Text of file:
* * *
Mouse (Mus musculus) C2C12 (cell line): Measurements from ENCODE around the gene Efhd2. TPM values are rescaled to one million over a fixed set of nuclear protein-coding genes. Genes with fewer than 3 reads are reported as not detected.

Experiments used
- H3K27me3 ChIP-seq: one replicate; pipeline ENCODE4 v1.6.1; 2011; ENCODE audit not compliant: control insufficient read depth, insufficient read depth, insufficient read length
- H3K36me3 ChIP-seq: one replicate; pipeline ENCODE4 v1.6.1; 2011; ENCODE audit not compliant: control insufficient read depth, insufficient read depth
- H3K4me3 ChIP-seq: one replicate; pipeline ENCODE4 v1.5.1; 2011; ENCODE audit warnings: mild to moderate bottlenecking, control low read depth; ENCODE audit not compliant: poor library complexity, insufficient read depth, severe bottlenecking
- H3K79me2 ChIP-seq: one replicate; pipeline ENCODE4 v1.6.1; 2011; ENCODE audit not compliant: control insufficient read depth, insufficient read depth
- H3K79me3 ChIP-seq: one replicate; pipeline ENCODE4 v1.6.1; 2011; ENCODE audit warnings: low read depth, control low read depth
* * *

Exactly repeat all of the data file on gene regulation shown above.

Mouse (Mus musculus) C2C12 (cell line): Measurements from ENCODE around the gene Efhd2. TPM values are rescaled to one million over a fixed set of nuclear protein-coding genes. Genes with fewer than 3 reads are reported as not detected.

Experiments used
- H3K27me3 ChIP-seq: one replicate; pipeline ENCODE4 v1.6.1; 2011; ENCODE audit not compliant: control insufficient read depth, insufficient read depth, insufficient read length
- H3K36me3 ChIP-seq: one replicate; pipeline ENCODE4 v1.6.1; 2011; ENCODE audit not compliant: control insufficient read depth, insufficient read depth
- H3K4me3 ChIP-seq: one replicate; pipeline ENCODE4 v1.5.1; 2011; ENCODE audit warnings: mild to moderate bottlenecking, control low read depth; ENCODE audit not compliant: poor library complexity, insufficient read depth, severe bottlenecking
- H3K79me2 ChIP-seq: one replicate; pipeline ENCODE4 v1.6.1; 2011; ENCODE audit not compliant: control insufficient read depth, insufficient read depth
- H3K79me3 ChIP-seq: one replicate; pipeline ENCODE4 v1.6.1; 2011; ENCODE audit warnings: low read depth, control low read depth